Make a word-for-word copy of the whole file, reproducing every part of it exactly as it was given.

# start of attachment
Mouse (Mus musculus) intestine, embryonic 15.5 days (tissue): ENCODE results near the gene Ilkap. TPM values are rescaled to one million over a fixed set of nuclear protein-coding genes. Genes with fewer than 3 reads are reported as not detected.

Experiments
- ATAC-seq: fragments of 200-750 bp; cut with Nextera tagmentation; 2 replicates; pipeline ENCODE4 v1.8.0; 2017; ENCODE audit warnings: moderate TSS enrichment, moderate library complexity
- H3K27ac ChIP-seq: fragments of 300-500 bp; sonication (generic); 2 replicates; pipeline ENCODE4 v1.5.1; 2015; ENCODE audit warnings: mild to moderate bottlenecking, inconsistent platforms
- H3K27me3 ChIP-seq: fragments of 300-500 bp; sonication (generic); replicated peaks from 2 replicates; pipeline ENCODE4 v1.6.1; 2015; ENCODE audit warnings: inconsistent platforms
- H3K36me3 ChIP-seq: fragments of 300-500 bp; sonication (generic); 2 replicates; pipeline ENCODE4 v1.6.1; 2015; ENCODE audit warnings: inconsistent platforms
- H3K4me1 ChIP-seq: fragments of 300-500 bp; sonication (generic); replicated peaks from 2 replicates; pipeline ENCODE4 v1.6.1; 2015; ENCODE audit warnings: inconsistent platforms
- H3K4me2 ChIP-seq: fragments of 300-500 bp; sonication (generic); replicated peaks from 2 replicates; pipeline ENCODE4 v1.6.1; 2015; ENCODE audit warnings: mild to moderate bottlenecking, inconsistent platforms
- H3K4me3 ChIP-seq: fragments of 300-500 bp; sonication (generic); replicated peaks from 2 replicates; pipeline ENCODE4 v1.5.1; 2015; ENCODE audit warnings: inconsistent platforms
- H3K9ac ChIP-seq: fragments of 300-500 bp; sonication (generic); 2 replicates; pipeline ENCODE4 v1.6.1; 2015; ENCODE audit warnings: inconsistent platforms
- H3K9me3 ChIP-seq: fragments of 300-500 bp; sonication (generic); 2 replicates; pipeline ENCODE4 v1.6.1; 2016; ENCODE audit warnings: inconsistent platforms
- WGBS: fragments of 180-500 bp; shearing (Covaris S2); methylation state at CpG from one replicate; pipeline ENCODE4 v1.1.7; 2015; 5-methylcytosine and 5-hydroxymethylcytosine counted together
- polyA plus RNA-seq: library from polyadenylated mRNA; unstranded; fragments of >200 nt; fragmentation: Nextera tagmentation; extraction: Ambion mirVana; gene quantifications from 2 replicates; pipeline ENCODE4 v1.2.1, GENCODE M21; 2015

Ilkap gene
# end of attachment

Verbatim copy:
Mouse (Mus musculus) intestine, embryonic 15.5 days (tissue): ENCODE results near the gene Ilkap. TPM values are rescaled to one million over a fixed set of nuclear protein-coding genes. Genes with fewer than 3 reads are reported as not detected.

Experiments
- ATAC-seq: fragments of 200-750 bp; cut with Nextera tagmentation; 2 replicates; pipeline ENCODE4 v1.8.0; 2017; ENCODE audit warnings: moderate TSS enrichment, moderate library complexity
- H3K27ac ChIP-seq: fragments of 300-500 bp; sonication (generic); 2 replicates; pipeline ENCODE4 v1.5.1; 2015; ENCODE audit warnings: mild to moderate bottlenecking, inconsistent platforms
- H3K27me3 ChIP-seq: fragments of 300-500 bp; sonication (generic); replicated peaks from 2 replicates; pipeline ENCODE4 v1.6.1; 2015; ENCODE audit warnings: inconsistent platforms
- H3K36me3 ChIP-seq: fragments of 300-500 bp; sonication (generic); 2 replicates; pipeline ENCODE4 v1.6.1; 2015; ENCODE audit warnings: inconsistent platforms
- H3K4me1 ChIP-seq: fragments of 300-500 bp; sonication (generic); replicated peaks from 2 replicates; pipeline ENCODE4 v1.6.1; 2015; ENCODE audit warnings: inconsistent platforms
- H3K4me2 ChIP-seq: fragments of 300-500 bp; sonication (generic); replicated peaks from 2 replicates; pipeline ENCODE4 v1.6.1; 2015; ENCODE audit warnings: mild to moderate bottlenecking, inconsistent platforms
- H3K4me3 ChIP-seq: fragments of 300-500 bp; sonication (generic); replicated peaks from 2 replicates; pipeline ENCODE4 v1.5.1; 2015; ENCODE audit warnings: inconsistent platforms
- H3K9ac ChIP-seq: fragments of 300-500 bp; sonication (generic); 2 replicates; pipeline ENCODE4 v1.6.1; 2015; ENCODE audit warnings: inconsistent platforms
- H3K9me3 ChIP-seq: fragments of 300-500 bp; sonication (generic); 2 replicates; pipeline ENCODE4 v1.6.1; 2016; ENCODE audit warnings: inconsistent platforms
- WGBS: fragments of 180-500 bp; shearing (Covaris S2); methylation state at CpG from one replicate; pipeline ENCODE4 v1.1.7; 2015; 5-methylcytosine and 5-hydroxymethylcytosine counted together
- polyA plus RNA-seq: library from polyadenylated mRNA; unstranded; fragments of >200 nt; fragmentation: Nextera tagmentation; extraction: Ambion mirVana; gene quantifications from 2 replicates; pipeline ENCODE4 v1.2.1, GENCODE M21; 2015

Ilkap gene